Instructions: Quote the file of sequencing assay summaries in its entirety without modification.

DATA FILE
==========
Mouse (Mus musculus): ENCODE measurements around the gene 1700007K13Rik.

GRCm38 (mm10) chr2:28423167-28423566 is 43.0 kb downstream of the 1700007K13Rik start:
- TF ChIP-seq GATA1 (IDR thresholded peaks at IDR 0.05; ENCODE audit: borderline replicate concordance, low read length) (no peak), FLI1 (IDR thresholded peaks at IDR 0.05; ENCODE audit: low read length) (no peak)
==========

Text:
Mouse (Mus musculus): ENCODE measurements around the gene 1700007K13Rik.

GRCm38 (mm10) chr2:28423167-28423566 is 43.0 kb downstream of the 1700007K13Rik start:
- TF ChIP-seq GATA1 (IDR thresholded peaks at IDR 0.05; ENCODE audit: borderline replicate concordance, low read length) (no peak), FLI1 (IDR thresholded peaks at IDR 0.05; ENCODE audit: low read length) (no peak)